“Margaret McDermott epitomized the best of humanity,” says R. Gerald Turner, SMU president. “She was smart, curious, caring and devoted to helping others through her philanthropy in education and the arts. She will forever hold a special place at SMU for her support and gifts to the University, but most importantly as a remarkable example of how one person can benefit so many.”
In 1976, McDermott received an honorary Doctor of Arts degree from SMU, honoring her steadfast community leadership and generosity. In 2000, she was among the first to receive the Profiles in Leadership Award given at the SMU Women’s Symposium. During her long association with SMU, she provided leadership and guidance to a number of areas across campus, including service on the SMU Fine Arts Council, Central University Libraries Advisory Board and Friends of the SMU Libraries. Most recently, McDermott developed a keen interest in the Meadows Museum, supporting art acquisitions, facility enhancements and Museum fundraising galas.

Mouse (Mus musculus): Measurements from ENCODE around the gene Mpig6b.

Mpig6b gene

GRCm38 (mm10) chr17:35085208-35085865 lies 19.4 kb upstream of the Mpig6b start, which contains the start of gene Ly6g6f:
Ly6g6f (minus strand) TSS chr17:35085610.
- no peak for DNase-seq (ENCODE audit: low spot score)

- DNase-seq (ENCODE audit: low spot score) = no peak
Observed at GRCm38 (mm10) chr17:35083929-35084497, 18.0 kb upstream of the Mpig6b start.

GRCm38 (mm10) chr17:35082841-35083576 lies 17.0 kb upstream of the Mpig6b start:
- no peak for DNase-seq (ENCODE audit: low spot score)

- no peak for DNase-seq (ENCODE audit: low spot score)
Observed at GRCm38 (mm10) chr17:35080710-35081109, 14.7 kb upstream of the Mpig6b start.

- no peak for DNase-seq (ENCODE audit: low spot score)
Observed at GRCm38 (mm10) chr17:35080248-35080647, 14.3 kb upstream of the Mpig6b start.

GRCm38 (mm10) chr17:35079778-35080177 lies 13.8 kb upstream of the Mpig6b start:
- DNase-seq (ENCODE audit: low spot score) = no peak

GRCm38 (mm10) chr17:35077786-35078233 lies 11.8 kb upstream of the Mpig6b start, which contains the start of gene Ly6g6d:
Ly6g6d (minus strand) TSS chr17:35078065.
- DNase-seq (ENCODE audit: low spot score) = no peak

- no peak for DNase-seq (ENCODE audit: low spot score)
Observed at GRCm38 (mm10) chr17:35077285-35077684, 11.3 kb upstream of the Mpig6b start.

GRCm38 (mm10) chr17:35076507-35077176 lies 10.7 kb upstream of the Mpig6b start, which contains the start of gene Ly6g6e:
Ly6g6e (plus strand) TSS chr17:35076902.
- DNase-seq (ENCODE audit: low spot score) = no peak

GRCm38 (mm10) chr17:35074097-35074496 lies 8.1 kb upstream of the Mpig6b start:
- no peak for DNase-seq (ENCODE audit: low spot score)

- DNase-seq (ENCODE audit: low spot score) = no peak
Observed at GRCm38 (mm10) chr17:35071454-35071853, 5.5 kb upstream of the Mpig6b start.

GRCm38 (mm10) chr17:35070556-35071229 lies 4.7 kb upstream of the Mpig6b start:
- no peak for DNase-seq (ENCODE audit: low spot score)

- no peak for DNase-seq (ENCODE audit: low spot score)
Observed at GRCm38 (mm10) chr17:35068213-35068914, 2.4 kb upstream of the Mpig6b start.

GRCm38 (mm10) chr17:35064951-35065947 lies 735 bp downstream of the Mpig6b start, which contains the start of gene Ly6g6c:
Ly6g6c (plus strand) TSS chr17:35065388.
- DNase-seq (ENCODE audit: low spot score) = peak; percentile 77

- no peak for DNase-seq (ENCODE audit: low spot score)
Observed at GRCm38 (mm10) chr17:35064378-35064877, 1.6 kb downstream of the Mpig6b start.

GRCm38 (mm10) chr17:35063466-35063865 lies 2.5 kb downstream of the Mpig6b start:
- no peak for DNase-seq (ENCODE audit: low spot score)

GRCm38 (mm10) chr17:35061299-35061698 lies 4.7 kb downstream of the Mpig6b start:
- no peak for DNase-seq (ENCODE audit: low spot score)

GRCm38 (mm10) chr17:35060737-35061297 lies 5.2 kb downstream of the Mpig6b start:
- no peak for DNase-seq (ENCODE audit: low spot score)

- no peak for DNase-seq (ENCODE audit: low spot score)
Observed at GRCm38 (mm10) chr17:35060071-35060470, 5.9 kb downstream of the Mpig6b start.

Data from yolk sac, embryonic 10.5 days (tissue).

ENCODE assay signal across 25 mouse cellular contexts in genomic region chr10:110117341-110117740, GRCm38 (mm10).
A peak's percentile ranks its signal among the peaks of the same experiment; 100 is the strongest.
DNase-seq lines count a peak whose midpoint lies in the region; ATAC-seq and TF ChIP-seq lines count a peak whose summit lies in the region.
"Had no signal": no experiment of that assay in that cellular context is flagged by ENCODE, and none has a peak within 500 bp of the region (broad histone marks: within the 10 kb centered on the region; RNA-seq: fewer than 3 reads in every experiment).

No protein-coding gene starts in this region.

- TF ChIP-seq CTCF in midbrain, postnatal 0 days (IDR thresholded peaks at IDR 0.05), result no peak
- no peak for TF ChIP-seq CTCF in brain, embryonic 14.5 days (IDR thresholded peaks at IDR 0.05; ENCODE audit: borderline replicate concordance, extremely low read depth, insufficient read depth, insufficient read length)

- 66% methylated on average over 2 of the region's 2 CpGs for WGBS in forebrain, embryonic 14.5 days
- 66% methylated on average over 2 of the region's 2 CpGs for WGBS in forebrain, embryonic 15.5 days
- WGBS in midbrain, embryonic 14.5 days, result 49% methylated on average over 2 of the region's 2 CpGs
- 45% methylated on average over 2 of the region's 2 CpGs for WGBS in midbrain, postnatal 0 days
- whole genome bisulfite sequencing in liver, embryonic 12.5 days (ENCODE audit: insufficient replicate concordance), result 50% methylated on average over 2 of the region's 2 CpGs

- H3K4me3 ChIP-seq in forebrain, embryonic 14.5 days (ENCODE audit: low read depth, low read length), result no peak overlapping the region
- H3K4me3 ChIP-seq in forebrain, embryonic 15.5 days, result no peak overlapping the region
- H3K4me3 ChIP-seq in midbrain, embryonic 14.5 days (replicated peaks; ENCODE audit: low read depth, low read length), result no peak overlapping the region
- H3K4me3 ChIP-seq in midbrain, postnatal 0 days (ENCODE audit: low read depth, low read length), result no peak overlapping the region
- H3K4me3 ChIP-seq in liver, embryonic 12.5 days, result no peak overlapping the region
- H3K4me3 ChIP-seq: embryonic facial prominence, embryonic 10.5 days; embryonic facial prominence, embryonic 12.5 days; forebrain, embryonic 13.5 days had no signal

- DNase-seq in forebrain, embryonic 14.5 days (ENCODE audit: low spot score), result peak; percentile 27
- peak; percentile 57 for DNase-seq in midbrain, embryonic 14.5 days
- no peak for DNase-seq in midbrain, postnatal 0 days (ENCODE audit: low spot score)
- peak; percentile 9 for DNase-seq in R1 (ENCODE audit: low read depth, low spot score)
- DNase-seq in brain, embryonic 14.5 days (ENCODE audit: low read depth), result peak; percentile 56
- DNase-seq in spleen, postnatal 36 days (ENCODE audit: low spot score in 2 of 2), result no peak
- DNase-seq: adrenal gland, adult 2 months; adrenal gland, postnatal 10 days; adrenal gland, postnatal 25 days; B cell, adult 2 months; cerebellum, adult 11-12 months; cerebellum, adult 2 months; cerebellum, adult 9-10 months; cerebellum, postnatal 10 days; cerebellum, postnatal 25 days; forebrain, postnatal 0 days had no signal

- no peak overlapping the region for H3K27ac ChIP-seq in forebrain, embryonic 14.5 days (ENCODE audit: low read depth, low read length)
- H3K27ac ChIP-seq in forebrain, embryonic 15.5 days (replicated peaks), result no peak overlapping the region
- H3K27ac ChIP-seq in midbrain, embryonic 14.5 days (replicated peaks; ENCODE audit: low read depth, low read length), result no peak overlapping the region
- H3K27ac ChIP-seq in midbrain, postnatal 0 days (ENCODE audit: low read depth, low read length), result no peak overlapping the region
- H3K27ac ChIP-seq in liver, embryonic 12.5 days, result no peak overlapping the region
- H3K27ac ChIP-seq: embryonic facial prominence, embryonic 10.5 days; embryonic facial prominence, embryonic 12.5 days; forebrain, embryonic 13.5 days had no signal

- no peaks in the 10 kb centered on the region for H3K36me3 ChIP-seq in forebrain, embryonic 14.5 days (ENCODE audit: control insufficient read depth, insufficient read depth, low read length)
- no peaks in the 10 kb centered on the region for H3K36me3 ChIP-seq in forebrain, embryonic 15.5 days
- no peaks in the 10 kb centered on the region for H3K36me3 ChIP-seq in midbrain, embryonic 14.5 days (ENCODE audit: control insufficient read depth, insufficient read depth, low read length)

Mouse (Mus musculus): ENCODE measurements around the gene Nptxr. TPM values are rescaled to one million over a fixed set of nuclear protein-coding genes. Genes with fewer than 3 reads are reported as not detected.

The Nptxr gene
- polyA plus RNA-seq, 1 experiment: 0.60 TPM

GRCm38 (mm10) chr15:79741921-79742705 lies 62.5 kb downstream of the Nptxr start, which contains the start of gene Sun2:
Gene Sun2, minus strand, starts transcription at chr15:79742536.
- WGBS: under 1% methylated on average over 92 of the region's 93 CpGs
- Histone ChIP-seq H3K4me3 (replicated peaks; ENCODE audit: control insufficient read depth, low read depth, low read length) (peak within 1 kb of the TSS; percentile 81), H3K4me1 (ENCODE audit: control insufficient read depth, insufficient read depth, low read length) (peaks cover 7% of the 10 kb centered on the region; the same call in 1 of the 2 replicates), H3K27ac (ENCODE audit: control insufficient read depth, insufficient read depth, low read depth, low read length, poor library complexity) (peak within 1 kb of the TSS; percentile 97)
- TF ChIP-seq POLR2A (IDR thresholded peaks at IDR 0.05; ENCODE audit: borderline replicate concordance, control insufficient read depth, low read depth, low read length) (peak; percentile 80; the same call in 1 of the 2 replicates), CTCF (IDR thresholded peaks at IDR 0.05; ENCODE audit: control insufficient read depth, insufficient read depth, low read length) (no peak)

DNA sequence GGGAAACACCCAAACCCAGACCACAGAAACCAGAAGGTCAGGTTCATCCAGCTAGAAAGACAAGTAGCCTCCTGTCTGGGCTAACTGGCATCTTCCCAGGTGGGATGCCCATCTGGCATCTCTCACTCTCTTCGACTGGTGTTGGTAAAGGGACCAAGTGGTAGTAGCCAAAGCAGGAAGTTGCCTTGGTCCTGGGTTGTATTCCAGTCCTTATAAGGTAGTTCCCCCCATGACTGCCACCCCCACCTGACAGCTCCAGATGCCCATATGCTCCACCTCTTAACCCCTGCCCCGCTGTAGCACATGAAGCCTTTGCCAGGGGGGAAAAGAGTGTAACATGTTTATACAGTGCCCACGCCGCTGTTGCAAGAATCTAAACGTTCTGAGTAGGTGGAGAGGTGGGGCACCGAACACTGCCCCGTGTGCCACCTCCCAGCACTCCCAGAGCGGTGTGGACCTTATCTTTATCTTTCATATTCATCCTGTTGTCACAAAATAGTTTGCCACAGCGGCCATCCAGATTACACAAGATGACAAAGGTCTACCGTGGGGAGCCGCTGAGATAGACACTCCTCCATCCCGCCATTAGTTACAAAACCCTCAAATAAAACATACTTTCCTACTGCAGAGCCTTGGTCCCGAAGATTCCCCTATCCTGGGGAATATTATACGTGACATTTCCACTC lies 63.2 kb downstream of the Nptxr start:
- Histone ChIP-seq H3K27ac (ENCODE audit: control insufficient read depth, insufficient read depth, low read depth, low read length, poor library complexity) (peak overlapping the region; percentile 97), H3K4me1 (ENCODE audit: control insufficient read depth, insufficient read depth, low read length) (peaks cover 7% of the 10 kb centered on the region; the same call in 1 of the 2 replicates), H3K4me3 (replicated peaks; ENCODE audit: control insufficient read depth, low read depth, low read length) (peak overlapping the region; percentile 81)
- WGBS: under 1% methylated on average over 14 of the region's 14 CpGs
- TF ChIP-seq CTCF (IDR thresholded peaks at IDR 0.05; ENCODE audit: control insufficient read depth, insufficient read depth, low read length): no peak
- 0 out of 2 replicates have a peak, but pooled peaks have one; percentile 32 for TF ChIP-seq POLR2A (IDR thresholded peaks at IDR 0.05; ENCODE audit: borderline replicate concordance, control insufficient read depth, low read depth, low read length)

McDermott’s husband, Eugene, who died in 1973, was a member of the SMU Board of Governors in 1961-73 and the SMU Board of Trustees in 1965-73. He was co-founder of Geophysical Service, Inc., the predecessor of Texas Instruments, Inc. In 2009, McDermott named the sweeping entry for the Meadows Museum, the Eugene McDermott Grand Terrace in the Meadows Museum Sculpture Plaza, in honor of her late husband.
The McDermotts’ gifts to SMU included support for the Central University Libraries, the Foundation for Science and Engineering, the Margo Jones Theatre in Meadows School of the Arts, and several annual funds. After her husband’s death, Mrs. McDermott continued her personal support with gifts to the Meadows School and to Meadows Museum. And through the Eugene McDermott Foundation, she contributed to the Hamon Arts Library Building, the Luís Martín Fellowship in Dedman College of Humanities and Sciences, and a variety of Meadows School and Meadows Museum programs.